Altering the rules

Consumer Protection recommends that associations regularly review their rules to ensure they are relevant and compliant. This chapter describes the process for making alterations to the rules so that they are legally effective.

Key Points

  • An association can only change its name, objects or the rules at a general meeting by passing a special resolution.
  • Notice of each special resolution to be considered at the meeting must be provided to all members in writing in accordance with the existing rules and include a copy of the wording of the new rules. 
  • The special resolution(s) must be passed by a majority of 75% of members voting at the meeting and then lodged with Consumer Protection within one month after being passed.

A step-by-step guide

An association can only change its rules by passing a special resolution at a general meeting. The Meetings section provides an introduction to the concept of a special resolution.

The main steps in changing an association’s rules are to:

  • review the current version of your rules to determine what amendments are needed. This is usually the time to consult with your members and get their feedback;
  • prepare an updated copy of the rules and ensure the amendments comply with the Act;
  • convene a general meeting of members to consider the proposed amendments;
  • send written notice to all members stating in full all proposed special resolutions to be voted on and the time and place of the general meeting where the proposed special resolutions will be moved;
  • include details of the proposed changes to the rules with the notice so members are aware what they will be expected to vote on;
  • pass the amendments by one or more special resolutions (75% majority of members who cast a vote); and
  • lodge the changes with Consumer Protection within one month of being passed.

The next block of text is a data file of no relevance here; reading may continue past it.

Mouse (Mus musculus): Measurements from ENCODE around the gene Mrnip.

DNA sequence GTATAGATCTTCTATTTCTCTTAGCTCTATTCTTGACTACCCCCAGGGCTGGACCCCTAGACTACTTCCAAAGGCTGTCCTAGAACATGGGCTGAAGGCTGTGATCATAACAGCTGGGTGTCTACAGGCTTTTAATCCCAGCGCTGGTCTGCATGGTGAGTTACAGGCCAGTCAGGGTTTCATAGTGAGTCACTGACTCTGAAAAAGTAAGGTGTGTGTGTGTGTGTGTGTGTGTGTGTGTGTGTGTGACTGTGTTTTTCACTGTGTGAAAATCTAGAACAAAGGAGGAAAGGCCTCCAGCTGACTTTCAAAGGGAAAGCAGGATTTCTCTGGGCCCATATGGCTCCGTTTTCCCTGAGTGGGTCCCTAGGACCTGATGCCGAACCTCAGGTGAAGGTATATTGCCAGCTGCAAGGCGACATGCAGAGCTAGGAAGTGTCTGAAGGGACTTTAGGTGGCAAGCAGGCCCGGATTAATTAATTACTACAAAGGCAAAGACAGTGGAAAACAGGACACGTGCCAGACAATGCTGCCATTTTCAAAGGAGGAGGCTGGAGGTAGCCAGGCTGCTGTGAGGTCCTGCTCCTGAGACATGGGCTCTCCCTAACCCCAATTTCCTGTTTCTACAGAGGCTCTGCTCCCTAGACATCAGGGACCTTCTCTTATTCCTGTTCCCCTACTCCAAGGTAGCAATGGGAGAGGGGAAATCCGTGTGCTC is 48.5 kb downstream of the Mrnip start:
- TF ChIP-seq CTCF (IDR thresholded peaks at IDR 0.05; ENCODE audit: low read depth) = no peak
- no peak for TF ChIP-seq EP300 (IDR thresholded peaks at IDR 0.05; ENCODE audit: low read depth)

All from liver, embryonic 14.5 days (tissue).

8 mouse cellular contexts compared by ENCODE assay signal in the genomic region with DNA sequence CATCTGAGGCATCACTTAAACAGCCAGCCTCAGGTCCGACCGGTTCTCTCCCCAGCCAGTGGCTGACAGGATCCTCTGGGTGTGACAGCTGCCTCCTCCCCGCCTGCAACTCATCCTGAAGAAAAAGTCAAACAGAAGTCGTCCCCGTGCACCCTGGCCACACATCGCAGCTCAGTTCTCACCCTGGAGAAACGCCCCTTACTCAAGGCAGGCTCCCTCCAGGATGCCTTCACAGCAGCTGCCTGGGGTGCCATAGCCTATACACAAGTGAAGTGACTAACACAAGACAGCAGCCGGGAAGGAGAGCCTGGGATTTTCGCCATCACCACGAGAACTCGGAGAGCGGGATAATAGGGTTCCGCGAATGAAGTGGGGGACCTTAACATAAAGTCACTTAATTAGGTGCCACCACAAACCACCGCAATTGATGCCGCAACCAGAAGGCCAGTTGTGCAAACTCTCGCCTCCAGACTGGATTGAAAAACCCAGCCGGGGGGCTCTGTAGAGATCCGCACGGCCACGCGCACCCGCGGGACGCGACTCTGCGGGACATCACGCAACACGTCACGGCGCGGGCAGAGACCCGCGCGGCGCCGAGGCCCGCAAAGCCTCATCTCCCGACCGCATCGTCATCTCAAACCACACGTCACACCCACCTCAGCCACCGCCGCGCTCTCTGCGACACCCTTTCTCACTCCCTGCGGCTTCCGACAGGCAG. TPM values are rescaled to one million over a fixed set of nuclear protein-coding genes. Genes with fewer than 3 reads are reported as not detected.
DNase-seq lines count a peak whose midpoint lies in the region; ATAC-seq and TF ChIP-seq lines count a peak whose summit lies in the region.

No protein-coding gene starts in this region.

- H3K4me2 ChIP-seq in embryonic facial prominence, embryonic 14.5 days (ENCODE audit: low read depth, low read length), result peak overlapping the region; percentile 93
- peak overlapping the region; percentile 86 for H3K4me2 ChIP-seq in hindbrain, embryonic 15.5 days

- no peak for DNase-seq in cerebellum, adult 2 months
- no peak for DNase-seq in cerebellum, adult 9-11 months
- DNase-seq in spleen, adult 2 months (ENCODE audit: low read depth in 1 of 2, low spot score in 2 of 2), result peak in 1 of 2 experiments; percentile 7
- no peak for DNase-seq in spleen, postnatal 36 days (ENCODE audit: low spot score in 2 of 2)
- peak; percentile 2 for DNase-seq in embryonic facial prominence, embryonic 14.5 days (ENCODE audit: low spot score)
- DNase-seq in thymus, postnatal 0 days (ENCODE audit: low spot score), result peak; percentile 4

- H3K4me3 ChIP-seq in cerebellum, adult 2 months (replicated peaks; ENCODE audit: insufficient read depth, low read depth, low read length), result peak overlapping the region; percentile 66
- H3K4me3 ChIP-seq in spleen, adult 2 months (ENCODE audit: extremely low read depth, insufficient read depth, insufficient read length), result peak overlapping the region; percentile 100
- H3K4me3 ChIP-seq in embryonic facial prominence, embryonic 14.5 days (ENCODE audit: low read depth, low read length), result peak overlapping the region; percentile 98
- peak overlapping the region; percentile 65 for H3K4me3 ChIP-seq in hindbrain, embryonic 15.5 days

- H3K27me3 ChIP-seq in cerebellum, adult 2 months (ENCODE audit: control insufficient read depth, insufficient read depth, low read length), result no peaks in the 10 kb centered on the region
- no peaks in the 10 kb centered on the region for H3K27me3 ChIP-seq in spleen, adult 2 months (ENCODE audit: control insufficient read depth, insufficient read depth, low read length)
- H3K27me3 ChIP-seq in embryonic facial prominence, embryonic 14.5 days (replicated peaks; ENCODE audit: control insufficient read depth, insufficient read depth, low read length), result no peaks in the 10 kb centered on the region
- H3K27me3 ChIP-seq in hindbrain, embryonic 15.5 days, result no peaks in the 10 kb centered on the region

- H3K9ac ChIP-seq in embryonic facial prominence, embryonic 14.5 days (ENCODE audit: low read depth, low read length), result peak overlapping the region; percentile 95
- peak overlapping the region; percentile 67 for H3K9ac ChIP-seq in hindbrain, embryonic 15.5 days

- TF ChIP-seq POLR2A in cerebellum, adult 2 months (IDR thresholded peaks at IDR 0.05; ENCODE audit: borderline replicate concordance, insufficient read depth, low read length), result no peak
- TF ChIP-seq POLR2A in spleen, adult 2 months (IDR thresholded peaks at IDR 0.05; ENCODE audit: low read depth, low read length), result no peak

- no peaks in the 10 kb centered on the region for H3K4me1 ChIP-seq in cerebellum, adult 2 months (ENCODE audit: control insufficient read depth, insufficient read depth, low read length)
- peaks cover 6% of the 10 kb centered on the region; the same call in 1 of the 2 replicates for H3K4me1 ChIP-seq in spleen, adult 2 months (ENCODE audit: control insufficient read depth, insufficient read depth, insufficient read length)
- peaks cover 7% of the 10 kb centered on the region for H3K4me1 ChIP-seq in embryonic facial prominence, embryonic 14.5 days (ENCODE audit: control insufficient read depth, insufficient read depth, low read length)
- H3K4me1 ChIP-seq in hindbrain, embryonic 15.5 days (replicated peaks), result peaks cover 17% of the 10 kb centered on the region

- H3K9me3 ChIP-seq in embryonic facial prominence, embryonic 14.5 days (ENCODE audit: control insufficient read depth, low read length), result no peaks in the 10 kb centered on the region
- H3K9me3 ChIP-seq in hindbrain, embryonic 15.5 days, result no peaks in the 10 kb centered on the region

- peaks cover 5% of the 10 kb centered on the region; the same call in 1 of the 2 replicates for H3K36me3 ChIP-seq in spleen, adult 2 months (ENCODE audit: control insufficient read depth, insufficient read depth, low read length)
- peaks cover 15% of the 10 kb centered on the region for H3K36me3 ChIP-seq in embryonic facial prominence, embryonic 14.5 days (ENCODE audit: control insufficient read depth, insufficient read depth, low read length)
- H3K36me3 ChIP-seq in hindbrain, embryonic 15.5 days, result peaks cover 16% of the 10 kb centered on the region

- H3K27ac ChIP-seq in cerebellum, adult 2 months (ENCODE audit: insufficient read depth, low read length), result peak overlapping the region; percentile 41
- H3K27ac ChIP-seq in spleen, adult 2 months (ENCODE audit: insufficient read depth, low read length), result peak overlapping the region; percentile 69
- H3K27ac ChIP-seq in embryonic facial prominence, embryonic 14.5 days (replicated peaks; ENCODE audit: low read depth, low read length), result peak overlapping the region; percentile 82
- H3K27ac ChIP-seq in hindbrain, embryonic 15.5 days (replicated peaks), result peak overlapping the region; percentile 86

Consumer Protection has developed useful resources to assist associations when reviewing the current rules and ensuring they are compliant:

Using the model rules

The model rules are a complete set of rules prescribed by the Associations Incorporations Regulations 2016 that may be adopted. The model rules cover all the matters required under the Act and only require the association to provide:

  • the name of the association;
  • the objects or purposes of the association;
  • the quorum for a general meeting of members of the association;
  • the quorum for a meeting of the management committee of the association; and
  • the period of the first financial year of the association.

While not compulsory, the model rules greatly reduce the work involved in preparing new rules, whether you adopt them in their entirety or use them as the starting point to develop your own rules.

Do the rules comply?

The rules are required to be consistent with the Act, including the 19 matters specified in Schedule 1. Before the new rules are presented to members for approval the committee should complete an assessment to confirm that all of the Schedule 1 matters have been addressed. Refer to the checklist included at the end of the Rules Workbook.

IMPORTANT: If an association’s rules did not include all of the Schedule 1 requirements, the relevant clause in the model rules is deemed to apply until the deficiency is corrected.

Do the changes meet your other obligations?

Depending on the association’s activities there may be other matters that need to be included in the rules.  An association should be careful that any changes made to the rules do not affect its eligibility to hold certain licences, receive taxation endorsements or alter any funding arrangements already in place.

In some situations, associations may also need to have the changes endorsed by outside bodies (for example a national body or other government department) before presenting them to members for a vote and lodging with Consumer Protection.  If in doubt, contact the relevant authorities to discuss the proposed changes.

Calling the meeting

The special resolution to change the rules can only be passed at a general meeting of the association. All members, whether they have voting rights or not, must be given written notice of the meeting and invited to attend. Under the Act, the rules of an association cannot be changed without all members being advised.

The notice must include:

  • the time, date, venue and purpose of the general meeting;